The idea of a singular they might sound strange—after all, who could “they” possibly refer to, if not two or more people?

But if you think about it, the singular they has actually been around for quite a while. Take, for example, the statement, “Whoever the donor is, they don’t want to reveal their name.”

However, such uses of they were largely frowned upon in formal writing, with the major style guides preferring his when the gender of the subject is unknown.

But now that the rules have changed and most of the major style guides are accepting they as a singular (and gender-neutral) subject pronoun, it’s important to understand the singular they and how you should use it.

Singular Subject Pronouns

A subject pronoun takes the place of a noun as the subject of a sentence. In other words, it helps describe who or what is doing the action.

Subject pronouns can be singular or plural, and masculine, feminine, or neutral.

These are the singular subject pronouns:

  • I (first person)
  • You (second person)
  • He (third person, masculine)
  • She (third person, feminine)
  • It (third person, refers to objects or ideas)
  • They (third person, gender neutral)

These are the plural subject pronouns:

  • We (first person)
  • You (second person)
  • They (third person, gender neutral)

Until recently, in formal writing, they was acceptable only as a plural subject pronoun to refer to more than one person.

However, as of 2019, most of the major style guides—including Chicago, MLA, AP, and APA—also recognize they as a singular, gender-neutral subject pronoun.

What Is the Singular They?

The singular they has long been used to describe a subject whose gender is unknown, especially in informal writing.

For example, “Anyone who says otherwise doesn’t know what they are talking about” could have passed in informal writing, but as far as many grammar purists were concerned, in formal writing the sentence should be rewritten as, “Anyone who says otherwise doesn’t know what he (or he or she) is talking about.”

However, they as a singular subject pronoun has recently become accepted by the major style guides as a gender-neutral subject pronoun, even in formal writing.

Gender-Neutral Pronouns

A non-binary subject pronoun can be used to refer to individuals who don’t identify with the gender binary (which views gender as only male or female).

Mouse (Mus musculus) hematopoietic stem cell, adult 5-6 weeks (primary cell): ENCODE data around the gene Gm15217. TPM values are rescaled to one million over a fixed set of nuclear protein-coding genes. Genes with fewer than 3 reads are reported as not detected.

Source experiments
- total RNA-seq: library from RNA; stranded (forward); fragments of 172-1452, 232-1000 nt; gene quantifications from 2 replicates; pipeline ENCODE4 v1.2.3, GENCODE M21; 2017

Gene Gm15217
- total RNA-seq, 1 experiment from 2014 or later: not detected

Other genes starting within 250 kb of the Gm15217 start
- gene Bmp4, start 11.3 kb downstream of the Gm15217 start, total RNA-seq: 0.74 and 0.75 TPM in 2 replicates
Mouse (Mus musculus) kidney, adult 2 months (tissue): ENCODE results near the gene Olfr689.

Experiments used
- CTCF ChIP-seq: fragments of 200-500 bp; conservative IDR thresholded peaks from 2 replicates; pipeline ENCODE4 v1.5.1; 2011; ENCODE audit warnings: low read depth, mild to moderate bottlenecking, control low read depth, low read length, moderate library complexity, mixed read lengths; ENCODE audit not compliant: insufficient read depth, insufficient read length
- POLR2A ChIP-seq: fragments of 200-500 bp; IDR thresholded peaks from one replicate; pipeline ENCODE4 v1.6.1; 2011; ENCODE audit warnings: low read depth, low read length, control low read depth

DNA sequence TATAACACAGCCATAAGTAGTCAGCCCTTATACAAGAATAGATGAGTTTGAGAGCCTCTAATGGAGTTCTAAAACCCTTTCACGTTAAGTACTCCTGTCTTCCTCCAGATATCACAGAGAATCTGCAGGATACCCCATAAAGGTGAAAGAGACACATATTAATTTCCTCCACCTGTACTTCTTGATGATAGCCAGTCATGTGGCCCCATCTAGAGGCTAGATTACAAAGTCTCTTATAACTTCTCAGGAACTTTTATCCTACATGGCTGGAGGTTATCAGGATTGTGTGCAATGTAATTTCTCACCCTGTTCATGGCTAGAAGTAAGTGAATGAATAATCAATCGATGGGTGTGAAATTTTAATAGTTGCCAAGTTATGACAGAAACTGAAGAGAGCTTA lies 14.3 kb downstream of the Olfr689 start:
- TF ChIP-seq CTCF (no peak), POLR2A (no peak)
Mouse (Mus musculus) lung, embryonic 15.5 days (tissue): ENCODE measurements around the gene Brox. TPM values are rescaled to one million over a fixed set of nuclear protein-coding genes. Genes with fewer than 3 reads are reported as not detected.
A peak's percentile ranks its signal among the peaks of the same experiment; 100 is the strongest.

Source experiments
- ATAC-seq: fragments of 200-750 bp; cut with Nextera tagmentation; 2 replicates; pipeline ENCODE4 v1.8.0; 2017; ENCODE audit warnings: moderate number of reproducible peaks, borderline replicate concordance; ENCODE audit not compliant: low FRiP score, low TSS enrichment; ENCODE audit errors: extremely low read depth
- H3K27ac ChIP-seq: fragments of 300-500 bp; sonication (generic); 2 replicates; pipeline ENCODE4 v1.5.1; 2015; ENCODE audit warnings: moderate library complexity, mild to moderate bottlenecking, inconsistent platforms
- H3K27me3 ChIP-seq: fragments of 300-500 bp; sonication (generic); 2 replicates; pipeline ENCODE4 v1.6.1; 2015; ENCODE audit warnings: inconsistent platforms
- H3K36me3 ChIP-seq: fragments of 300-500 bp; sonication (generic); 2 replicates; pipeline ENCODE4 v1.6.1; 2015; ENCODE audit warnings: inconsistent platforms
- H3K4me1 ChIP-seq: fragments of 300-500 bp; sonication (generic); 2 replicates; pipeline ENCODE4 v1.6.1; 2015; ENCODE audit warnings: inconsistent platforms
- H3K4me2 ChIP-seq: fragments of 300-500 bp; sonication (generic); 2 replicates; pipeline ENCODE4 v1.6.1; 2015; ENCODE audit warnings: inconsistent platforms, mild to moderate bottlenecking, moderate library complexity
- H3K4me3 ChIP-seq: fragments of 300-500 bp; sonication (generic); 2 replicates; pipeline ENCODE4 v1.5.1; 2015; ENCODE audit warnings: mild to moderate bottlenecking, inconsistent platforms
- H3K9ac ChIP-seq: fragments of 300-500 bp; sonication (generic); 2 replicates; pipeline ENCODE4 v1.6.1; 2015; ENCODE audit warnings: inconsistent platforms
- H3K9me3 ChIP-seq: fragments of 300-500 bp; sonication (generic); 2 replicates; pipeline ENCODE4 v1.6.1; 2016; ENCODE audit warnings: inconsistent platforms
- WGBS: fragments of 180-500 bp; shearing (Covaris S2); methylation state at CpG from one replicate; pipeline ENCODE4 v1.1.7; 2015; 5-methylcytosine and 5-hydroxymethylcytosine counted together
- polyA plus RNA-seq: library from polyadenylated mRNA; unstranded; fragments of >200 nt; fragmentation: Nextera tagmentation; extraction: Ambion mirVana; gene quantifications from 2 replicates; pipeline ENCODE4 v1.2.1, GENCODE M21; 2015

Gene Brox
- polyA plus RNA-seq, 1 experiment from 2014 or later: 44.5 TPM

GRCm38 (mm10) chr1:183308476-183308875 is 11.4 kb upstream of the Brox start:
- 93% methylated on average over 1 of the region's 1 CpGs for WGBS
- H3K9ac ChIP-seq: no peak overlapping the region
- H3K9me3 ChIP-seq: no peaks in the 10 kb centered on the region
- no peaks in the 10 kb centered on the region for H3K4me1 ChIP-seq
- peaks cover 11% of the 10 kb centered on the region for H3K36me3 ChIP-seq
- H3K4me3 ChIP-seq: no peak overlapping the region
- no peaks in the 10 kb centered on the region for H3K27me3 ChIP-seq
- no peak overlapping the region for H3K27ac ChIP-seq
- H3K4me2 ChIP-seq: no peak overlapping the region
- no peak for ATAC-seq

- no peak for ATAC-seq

So, if you’d prefer not to be called “he” or “she,” you can ask to be called by the singular subject pronoun “they” (that is, when your actual name isn’t required).

Likewise, the possessive pronoun their can also be gender-neutral if the subject prefers non-binary pronouns (i.e., Sam ate their lunch).

The sentence “they ate their food,” then, can refer to a group of people eating their food, or to one individual person eating their food.

Examples of the Singular They

Below are several examples of they used as a singular subject pronoun. You’ll notice that if you were looking at some of these on their own, more context would be needed to conclude whether the subject was singular or plural.

  • Whoever the suspect is, they haven’t come forward yet.
  • They don’t want their name revealed.
  • They are going to the lake with their parents next week.
  • Someone keeps trying to call me. I don’t know what they want.
  • Have they talked to their doctor yet?

Using They as a Singular Pronoun

In formal and informal writing, they can be used as a singular subject pronoun. It’s also a gender-neutral choice, and doesn’t exclude those who don’t identify with the gender binary.

Learn how to use the singular they to make your writing more effective and inclusive to all by studying the examples above.

Did you find this article helpful? Let us know in the comments below!

 

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Kaelyn Barron

As a blog writer for TCK Publishing, Kaelyn loves crafting fun and helpful content for writers, readers, and creative minds alike. She has a degree in International Affairs with a minor in Italian Studies, but her true passion has always been writing. Working from home allows her to do even more of the things she loves, like traveling, cooking, and spending time with her family.